I am using Windows 11 Pro Version: 21H2 (Build: 22000.978)
So I have OpenSSH on my device which is also added to system path variable as shown below in the command prompt snippet.
C:\Windows\System32>set path Path=C:\oraclexe\app\oracle\product\11. \VMware Workstation\bin\;C:\WINDOWS\sys 1.0\;C:\WINDOWS\System32\OpenSSH\;C:\Pr \ProgramData\nvm;C:\Program Files\nodej m Files\dotnet\;C:\Android\android-sdk\ in;C:\Program Files\Git\cmd;C:\Program
I’m inside System32 folder in my command prompt (normal window | non-admin) and I opened the Explorer in the current directory by entering:
I do see OpenSSH folder, but when I try to go inside (change directory) to OpenSSH, the command prompt throws an error denoting that the path does not exist. But it does exist on the drive!
C:\Windows\System32>cd OpenSSH The system cannot find the path specified.
And obviously I cannot access
ssh.exe which is located inside OpenSSH directory.
But interestingly, when I elevate the shell (open CMD as administrator) and try to access the OpenSSH directory or even the file
ssh.exe, it worked! When I use the
where command for
ssh, it points to that right directory as shown below:
Command prompt as standard user:
C:\Windows\System32>ssh 'ssh' is not recognized as an internal or external command, operable program or batch file.
Command prompt as administrator:
C:\Users\Admin>where ssh C:\Windows\System32\OpenSSH\ssh.exe
It just does not work for cmd in normal window but works when cmd is opened as administrator.
When a 32-bit application on 64-bit Windows starts
cmd.exe either with
%SystemRoot%\System32\cmd.exe or with
%ComSpec% or with
cmd.exe or in worst case with just
cmd, there is started the 32-bit version of the Windows Command Processor in directory
%SystemRoot%\SysWOW64 because of the file system redirector.
The file system redirector is also responsible for redirecting each access of
%SystemRoot%\SysWOW64\OpenSSH which does not exist on 64-bit Windows because of the OpenSSH package is available only as 64-bit application suite on 64-bit Windows on being available at all (depends on version of Windows).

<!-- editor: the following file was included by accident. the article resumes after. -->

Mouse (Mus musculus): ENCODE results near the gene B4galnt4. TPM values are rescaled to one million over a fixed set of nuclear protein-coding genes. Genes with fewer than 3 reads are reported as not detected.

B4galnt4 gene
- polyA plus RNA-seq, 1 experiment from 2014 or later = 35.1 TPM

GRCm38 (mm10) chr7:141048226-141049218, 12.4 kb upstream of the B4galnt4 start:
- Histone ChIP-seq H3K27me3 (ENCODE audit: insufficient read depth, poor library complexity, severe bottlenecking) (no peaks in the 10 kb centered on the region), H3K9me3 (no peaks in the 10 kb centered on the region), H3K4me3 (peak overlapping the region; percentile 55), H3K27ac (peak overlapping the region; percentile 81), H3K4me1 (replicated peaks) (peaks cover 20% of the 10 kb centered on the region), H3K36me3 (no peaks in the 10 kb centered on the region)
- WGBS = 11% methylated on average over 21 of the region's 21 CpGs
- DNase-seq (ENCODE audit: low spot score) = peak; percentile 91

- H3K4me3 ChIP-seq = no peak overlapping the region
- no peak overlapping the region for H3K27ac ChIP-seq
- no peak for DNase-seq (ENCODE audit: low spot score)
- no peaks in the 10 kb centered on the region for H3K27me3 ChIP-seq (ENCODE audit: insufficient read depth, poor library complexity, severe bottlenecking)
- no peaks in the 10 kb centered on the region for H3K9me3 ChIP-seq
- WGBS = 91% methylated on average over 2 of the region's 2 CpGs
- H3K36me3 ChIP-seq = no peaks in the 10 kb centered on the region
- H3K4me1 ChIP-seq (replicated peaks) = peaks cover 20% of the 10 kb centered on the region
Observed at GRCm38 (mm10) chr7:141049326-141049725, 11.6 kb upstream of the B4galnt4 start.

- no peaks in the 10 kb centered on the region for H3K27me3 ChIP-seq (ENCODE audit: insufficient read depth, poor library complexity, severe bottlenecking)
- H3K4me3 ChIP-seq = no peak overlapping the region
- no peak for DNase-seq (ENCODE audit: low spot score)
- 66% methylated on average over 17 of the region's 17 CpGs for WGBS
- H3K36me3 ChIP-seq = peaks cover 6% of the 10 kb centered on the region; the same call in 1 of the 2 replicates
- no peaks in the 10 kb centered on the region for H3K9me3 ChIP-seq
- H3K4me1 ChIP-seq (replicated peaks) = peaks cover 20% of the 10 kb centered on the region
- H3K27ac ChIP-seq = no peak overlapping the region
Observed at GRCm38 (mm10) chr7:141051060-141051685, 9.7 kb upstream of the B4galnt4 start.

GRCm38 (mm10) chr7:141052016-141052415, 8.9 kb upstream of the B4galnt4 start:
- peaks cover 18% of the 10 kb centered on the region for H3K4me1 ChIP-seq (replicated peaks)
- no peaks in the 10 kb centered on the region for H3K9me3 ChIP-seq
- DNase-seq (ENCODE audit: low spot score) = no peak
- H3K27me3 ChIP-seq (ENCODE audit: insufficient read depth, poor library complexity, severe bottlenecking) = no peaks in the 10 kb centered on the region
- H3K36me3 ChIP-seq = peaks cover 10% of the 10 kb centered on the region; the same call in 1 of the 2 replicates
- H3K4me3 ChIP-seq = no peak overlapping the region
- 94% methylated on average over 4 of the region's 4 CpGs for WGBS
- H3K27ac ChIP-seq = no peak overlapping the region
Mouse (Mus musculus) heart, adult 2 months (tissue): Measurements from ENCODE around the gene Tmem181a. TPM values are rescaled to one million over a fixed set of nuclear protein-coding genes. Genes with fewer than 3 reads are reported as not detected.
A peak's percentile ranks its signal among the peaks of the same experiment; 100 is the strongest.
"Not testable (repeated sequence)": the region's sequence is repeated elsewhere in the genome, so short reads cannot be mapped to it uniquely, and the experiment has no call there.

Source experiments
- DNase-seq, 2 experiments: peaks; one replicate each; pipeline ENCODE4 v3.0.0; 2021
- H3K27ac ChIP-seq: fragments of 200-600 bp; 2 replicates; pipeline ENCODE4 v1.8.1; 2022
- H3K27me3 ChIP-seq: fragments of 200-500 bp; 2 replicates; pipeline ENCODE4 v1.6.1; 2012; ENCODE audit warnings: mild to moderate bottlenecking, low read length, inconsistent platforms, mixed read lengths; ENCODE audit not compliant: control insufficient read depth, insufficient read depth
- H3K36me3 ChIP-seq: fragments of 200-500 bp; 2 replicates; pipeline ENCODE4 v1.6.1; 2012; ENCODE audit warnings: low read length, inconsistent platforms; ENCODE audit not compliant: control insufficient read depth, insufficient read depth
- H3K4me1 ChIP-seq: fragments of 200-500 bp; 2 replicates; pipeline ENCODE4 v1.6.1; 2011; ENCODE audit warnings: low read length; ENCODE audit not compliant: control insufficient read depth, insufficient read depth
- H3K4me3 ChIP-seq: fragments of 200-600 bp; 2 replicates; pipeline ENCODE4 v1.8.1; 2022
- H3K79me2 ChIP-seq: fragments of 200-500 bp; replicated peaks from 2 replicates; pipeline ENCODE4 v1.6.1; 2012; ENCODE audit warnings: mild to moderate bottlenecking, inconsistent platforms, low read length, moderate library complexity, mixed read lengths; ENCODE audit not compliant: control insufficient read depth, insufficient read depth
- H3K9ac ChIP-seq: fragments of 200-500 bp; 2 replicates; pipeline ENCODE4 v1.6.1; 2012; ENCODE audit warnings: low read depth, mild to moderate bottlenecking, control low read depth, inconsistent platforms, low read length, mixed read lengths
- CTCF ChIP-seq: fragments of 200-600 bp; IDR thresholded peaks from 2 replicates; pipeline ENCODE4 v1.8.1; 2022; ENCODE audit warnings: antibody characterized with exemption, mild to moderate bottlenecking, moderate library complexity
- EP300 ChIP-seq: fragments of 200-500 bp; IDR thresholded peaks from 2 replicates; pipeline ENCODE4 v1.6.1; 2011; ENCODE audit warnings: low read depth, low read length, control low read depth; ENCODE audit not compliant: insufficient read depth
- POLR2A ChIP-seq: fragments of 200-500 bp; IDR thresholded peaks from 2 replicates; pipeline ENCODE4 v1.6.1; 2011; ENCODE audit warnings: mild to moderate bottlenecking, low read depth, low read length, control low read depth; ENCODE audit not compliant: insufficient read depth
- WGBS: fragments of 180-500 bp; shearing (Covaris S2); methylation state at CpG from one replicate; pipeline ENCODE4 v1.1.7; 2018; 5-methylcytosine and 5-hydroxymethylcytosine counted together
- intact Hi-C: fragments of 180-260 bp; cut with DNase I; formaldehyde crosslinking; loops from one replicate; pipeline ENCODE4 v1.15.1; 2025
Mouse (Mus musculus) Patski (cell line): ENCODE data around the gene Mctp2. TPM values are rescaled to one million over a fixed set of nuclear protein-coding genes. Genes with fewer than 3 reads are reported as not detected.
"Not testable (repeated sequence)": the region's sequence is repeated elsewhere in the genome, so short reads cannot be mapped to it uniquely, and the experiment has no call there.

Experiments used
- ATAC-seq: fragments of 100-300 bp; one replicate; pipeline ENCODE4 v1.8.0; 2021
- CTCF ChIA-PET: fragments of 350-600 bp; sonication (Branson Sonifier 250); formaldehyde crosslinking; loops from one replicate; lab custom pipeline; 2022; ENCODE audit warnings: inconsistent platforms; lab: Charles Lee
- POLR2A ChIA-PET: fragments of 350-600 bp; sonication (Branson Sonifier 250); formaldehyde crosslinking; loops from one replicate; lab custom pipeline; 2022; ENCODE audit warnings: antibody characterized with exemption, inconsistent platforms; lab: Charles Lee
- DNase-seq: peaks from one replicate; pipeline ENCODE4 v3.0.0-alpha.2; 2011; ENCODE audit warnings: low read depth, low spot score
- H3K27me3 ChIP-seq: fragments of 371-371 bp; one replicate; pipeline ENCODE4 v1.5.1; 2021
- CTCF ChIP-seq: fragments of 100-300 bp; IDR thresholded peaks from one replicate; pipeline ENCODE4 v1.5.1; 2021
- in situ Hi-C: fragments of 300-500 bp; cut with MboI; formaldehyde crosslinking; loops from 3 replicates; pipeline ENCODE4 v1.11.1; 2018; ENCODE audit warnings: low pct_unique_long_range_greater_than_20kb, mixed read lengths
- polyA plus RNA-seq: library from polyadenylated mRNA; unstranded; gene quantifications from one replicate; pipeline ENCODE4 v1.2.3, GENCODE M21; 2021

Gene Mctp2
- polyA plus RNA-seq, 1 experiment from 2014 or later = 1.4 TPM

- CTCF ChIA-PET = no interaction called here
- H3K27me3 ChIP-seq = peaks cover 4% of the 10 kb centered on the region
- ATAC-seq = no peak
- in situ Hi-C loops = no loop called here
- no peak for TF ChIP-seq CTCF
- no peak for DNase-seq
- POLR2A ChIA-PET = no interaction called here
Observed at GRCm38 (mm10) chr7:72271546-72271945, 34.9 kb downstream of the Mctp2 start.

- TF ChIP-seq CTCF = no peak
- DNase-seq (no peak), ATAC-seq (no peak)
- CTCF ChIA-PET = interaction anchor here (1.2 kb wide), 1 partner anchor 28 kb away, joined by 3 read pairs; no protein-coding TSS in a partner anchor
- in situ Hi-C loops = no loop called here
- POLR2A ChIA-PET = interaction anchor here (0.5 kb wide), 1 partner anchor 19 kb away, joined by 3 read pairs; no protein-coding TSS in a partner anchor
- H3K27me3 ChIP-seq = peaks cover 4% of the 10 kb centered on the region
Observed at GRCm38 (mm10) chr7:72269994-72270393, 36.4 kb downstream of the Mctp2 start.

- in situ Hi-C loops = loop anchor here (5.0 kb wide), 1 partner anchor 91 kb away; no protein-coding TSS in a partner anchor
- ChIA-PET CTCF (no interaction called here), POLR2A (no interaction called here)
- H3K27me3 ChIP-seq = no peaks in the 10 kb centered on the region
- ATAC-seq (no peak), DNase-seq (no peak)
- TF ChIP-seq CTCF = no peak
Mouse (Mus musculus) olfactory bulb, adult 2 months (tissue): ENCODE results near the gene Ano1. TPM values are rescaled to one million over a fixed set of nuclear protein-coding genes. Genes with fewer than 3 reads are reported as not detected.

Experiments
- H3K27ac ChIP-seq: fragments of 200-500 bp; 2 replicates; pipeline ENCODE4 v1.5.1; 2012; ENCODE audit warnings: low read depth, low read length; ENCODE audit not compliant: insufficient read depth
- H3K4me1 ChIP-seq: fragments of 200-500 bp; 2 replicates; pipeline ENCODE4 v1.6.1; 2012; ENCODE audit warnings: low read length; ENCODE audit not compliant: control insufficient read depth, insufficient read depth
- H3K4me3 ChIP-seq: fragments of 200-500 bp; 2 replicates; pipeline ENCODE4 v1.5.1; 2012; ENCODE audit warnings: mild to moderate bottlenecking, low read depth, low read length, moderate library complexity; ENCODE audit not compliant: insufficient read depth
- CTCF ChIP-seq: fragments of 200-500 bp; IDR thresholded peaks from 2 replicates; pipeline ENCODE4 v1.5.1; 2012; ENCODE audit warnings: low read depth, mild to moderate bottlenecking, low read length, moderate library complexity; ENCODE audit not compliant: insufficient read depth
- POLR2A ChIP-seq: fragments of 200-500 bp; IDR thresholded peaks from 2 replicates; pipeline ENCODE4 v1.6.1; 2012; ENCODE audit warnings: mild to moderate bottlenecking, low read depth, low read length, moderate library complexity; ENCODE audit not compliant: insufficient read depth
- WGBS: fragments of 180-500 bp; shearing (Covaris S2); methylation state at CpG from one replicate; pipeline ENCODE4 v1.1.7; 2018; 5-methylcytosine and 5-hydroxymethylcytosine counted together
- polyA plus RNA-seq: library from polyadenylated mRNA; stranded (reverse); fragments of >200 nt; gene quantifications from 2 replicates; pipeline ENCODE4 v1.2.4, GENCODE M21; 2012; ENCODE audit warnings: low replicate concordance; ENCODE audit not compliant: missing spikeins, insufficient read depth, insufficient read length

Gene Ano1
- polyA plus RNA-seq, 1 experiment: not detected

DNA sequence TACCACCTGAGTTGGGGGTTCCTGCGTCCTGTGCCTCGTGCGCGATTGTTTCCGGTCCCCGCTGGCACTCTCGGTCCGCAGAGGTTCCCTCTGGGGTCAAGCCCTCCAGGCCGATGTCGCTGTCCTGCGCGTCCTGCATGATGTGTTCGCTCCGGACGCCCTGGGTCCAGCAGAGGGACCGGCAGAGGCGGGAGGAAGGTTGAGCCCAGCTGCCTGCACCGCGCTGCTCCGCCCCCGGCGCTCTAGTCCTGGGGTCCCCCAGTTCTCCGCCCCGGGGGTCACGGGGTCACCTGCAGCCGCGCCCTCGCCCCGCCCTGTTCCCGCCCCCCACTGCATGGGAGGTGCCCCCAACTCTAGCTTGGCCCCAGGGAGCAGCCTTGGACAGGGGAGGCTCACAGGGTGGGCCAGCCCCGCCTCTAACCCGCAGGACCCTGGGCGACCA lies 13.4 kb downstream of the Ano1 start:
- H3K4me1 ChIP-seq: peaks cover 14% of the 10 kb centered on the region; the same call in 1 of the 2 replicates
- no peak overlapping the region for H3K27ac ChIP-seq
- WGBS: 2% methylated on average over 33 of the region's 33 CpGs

The usage of Run as administrator results on 64-bit Windows in starting 64-bit
%SystemRoot%\System32 and therefore no file system redirection is done on any access to files and directories in
%SystemRoot%\System32. For more details see Why does ‘Run as administrator’ change (sometimes) batch file’s current directory?
In a Windows batch file can be used the following code:
@echo off setlocal EnableExtensions DisableDelayedExpansion rem Expect ssh.exe in OpenSSH in Windows system directory by default. set "ExeSSH=%SystemRoot%\System32\OpenSSH\ssh.exe" if exist "%ExeSSH%" goto RunSSH rem Expect ssh.exe in OpenSSH in native Windows system directory rem on batch file processed by 32-bit cmd.exe on 64-bit Windows. set "ExeSSH=%SystemRoot%\Sysnative\OpenSSH\ssh.exe" if exist "%ExeSSH%" goto RunSSH rem Search for OpenSSH using environment variable PATH. rem The environment variable ExeSSH is undefined by the rem next command line on no file ssh.exe found by cmd.exe. for %%I in (ssh.exe) do set "ExeSSH=%%~$PATH:I" if defined ExeSSH goto RunSSH rem There could not be found the executable ssh.exe anywhere. echo ERROR: Could not find ssh.exe in any directory. echo/ pause exit /B 1 :RunSSH rem Use here "%ExeSSH%" ... to run this executable. echo Found: "%ExeSSH%" endlocal
This batch file can be used on Windows XP and all newer Windows versions whereby on the older Windows versions is most likely output just the error message that the executable
ssh.exe could not be found because of not being installed by default.
Answered By – Mofi